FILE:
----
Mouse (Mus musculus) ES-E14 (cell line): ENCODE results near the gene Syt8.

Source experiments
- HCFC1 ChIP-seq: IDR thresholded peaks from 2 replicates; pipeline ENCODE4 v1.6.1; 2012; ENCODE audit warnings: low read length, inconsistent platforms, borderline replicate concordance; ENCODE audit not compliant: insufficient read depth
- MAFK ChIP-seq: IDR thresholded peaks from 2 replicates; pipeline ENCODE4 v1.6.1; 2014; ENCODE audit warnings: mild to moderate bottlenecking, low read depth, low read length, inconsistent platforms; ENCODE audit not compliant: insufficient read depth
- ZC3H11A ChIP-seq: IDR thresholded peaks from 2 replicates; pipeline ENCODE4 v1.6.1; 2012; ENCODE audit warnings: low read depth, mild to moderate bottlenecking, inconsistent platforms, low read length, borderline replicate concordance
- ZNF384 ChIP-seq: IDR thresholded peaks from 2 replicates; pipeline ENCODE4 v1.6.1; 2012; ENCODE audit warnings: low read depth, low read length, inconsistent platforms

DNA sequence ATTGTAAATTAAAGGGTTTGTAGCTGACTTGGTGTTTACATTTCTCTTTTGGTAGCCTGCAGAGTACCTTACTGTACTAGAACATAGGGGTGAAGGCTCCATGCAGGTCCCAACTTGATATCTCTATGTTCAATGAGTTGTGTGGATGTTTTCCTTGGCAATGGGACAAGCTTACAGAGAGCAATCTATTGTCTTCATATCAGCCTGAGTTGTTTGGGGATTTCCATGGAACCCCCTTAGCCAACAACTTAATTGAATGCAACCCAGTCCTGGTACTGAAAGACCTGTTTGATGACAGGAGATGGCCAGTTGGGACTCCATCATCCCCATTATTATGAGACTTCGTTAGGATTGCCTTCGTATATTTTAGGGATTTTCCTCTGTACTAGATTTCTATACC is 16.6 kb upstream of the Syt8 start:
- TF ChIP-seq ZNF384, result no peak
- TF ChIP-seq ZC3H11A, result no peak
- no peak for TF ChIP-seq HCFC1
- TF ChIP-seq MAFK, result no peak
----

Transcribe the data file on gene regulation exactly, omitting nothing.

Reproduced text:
Mouse (Mus musculus) ES-E14 (cell line): ENCODE results near the gene Syt8.

Source experiments
- HCFC1 ChIP-seq: IDR thresholded peaks from 2 replicates; pipeline ENCODE4 v1.6.1; 2012; ENCODE audit warnings: low read length, inconsistent platforms, borderline replicate concordance; ENCODE audit not compliant: insufficient read depth
- MAFK ChIP-seq: IDR thresholded peaks from 2 replicates; pipeline ENCODE4 v1.6.1; 2014; ENCODE audit warnings: mild to moderate bottlenecking, low read depth, low read length, inconsistent platforms; ENCODE audit not compliant: insufficient read depth
- ZC3H11A ChIP-seq: IDR thresholded peaks from 2 replicates; pipeline ENCODE4 v1.6.1; 2012; ENCODE audit warnings: low read depth, mild to moderate bottlenecking, inconsistent platforms, low read length, borderline replicate concordance
- ZNF384 ChIP-seq: IDR thresholded peaks from 2 replicates; pipeline ENCODE4 v1.6.1; 2012; ENCODE audit warnings: low read depth, low read length, inconsistent platforms

DNA sequence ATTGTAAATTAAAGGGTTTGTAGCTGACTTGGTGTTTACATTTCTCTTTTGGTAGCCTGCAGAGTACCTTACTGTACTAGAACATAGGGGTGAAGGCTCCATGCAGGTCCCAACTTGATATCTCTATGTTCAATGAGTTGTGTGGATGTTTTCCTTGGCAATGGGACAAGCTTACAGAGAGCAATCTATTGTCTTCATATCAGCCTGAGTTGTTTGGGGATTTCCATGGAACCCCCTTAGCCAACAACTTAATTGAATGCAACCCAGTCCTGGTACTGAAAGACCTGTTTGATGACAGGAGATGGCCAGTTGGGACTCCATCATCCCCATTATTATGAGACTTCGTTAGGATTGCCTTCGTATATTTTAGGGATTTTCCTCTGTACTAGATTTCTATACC is 16.6 kb upstream of the Syt8 start:
- TF ChIP-seq ZNF384, result no peak
- TF ChIP-seq ZC3H11A, result no peak
- no peak for TF ChIP-seq HCFC1
- TF ChIP-seq MAFK, result no peak